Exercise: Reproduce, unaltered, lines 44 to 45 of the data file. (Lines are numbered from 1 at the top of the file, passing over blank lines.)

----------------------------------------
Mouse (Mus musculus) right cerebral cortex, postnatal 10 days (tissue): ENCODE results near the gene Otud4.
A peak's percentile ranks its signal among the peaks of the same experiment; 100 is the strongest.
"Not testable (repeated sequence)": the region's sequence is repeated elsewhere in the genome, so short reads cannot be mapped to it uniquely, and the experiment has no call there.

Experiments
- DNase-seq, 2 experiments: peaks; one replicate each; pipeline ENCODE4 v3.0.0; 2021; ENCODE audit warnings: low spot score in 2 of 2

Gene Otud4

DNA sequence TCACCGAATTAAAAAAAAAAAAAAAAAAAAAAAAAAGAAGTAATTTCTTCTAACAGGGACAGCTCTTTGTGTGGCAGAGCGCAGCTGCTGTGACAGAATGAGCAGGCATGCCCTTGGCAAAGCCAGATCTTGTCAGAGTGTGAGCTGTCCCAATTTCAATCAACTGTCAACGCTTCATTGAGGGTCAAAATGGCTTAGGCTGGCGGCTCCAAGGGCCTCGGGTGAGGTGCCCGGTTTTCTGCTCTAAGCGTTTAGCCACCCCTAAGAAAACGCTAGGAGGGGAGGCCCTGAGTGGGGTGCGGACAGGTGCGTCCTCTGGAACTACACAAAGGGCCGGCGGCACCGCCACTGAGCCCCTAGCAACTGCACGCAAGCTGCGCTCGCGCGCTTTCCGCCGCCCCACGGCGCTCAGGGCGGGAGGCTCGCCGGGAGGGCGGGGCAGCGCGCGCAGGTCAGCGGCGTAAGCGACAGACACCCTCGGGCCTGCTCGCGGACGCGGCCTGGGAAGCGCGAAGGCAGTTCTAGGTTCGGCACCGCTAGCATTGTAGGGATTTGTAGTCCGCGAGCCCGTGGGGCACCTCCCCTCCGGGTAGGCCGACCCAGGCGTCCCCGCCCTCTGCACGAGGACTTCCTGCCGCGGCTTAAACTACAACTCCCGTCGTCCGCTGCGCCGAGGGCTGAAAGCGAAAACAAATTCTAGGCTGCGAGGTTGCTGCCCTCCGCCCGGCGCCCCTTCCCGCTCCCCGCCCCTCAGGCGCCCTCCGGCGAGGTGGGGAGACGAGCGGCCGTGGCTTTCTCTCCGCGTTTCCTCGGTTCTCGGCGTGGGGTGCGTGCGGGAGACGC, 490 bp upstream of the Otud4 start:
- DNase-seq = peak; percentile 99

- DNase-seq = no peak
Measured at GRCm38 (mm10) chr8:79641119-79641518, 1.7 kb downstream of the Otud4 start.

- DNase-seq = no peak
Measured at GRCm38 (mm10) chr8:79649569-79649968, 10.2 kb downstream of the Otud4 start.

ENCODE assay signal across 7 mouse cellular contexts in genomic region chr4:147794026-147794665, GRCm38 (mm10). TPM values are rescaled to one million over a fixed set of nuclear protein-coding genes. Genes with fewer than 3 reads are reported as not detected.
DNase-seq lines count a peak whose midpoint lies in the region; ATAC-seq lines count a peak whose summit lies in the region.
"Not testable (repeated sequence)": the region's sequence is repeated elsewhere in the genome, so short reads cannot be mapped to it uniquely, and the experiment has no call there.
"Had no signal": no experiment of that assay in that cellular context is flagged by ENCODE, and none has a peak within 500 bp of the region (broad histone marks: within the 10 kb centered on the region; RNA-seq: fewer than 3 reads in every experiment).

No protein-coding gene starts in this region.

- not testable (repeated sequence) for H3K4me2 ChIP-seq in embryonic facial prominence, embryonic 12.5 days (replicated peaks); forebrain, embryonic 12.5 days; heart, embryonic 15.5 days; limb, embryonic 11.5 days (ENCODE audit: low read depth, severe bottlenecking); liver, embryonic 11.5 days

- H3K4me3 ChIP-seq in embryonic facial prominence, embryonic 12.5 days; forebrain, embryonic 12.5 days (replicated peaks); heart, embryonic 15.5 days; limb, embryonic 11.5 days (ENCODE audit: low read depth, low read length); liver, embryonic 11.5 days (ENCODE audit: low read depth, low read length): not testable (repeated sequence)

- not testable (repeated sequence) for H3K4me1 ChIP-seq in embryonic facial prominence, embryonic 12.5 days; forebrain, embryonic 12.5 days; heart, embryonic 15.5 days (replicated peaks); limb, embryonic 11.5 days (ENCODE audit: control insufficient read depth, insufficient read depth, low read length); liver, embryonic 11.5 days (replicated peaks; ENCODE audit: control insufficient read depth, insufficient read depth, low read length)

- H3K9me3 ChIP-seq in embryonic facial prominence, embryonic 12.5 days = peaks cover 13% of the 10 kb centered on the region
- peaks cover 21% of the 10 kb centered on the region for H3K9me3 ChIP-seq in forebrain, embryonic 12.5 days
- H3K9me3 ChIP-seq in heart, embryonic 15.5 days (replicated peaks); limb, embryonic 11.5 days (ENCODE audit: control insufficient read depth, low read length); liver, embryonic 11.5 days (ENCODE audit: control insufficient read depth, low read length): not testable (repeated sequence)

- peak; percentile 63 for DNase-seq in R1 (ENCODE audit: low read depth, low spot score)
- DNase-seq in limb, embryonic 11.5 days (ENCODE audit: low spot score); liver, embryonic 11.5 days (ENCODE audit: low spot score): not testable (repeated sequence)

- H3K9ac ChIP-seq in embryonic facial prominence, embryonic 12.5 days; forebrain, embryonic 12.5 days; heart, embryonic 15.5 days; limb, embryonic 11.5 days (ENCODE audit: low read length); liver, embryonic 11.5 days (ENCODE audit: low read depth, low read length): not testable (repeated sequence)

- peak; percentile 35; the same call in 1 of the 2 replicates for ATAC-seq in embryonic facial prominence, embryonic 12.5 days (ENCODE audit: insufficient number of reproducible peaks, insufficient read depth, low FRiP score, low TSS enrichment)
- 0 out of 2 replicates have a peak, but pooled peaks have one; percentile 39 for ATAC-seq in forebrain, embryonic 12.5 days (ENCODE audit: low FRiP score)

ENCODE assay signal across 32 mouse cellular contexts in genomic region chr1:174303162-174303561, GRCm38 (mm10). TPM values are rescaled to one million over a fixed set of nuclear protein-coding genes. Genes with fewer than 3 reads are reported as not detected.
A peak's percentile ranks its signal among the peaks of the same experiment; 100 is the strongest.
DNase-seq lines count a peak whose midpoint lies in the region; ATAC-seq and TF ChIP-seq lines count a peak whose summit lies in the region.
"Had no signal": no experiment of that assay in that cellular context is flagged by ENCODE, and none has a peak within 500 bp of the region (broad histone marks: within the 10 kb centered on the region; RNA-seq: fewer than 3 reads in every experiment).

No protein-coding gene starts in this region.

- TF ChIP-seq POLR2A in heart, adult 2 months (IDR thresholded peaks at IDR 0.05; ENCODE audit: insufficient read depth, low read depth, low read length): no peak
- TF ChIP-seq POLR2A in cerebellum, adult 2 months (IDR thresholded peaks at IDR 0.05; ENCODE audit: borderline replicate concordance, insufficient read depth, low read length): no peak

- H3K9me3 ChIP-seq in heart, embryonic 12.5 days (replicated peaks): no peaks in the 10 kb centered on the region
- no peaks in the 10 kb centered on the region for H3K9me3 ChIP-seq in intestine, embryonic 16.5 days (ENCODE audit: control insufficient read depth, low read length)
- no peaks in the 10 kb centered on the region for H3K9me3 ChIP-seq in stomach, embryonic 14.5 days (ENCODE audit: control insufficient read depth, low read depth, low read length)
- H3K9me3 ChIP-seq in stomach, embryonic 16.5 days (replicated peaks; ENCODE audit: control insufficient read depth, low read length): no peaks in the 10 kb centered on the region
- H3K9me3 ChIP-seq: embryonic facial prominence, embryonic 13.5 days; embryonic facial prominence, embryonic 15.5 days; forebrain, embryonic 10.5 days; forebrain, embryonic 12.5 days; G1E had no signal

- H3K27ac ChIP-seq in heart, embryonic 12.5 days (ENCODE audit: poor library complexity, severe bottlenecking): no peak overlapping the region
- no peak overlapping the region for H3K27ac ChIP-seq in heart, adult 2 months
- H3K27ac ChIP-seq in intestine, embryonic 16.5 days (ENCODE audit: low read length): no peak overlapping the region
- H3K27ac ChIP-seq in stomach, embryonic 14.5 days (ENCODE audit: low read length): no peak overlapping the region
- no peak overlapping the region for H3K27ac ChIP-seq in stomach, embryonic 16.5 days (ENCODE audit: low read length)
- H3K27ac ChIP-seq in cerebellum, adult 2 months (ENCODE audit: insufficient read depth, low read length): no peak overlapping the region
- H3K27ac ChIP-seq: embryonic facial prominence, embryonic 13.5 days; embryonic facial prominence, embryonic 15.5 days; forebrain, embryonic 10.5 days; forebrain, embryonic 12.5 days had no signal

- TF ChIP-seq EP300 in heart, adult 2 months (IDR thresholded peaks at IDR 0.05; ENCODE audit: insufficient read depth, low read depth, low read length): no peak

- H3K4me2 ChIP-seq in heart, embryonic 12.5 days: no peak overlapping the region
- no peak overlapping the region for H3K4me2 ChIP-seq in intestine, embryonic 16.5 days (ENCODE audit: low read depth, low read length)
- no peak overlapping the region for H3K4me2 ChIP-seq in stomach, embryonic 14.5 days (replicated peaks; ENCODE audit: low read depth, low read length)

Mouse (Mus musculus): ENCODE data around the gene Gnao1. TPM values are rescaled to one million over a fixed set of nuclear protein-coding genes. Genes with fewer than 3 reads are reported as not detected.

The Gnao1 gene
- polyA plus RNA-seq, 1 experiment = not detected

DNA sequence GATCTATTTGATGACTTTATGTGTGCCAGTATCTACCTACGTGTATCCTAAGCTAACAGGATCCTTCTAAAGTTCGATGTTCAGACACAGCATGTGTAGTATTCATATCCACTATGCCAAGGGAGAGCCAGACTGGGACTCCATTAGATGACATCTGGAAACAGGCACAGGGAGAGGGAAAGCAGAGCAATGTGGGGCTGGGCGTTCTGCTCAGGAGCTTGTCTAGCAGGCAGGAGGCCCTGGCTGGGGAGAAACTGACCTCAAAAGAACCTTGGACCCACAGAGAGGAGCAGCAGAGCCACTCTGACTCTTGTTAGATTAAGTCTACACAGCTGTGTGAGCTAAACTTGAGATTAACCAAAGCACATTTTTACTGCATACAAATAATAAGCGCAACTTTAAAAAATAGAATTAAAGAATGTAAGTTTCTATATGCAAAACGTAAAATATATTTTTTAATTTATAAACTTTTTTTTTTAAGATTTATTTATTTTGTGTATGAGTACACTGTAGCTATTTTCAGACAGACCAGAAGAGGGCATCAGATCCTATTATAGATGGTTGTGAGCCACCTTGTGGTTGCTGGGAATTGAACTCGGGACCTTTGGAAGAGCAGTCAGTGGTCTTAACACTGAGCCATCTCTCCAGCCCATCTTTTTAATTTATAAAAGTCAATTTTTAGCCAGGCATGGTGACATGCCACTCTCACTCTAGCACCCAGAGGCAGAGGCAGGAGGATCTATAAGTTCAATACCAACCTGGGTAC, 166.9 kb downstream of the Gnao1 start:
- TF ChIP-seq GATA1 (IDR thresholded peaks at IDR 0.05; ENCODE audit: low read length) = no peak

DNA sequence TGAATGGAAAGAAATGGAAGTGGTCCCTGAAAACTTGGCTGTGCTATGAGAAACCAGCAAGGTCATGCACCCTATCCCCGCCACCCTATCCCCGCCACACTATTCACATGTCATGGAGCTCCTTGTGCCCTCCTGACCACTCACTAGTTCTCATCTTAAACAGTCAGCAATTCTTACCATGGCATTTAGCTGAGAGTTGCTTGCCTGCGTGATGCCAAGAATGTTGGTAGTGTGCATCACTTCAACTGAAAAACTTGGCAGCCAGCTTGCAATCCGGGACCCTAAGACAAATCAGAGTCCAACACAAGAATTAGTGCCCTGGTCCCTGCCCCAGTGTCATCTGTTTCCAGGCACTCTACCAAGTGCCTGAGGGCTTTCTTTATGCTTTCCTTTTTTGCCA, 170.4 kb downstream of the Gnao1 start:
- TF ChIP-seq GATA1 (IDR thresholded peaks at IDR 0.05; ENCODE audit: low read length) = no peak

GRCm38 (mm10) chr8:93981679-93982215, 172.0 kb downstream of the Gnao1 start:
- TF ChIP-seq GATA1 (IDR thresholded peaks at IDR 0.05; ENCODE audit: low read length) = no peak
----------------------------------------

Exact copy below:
- H3K27ac ChIP-seq in stomach, embryonic 14.5 days (ENCODE audit: low read length): no peak overlapping the region
- no peak overlapping the region for H3K27ac ChIP-seq in stomach, embryonic 16.5 days (ENCODE audit: low read length)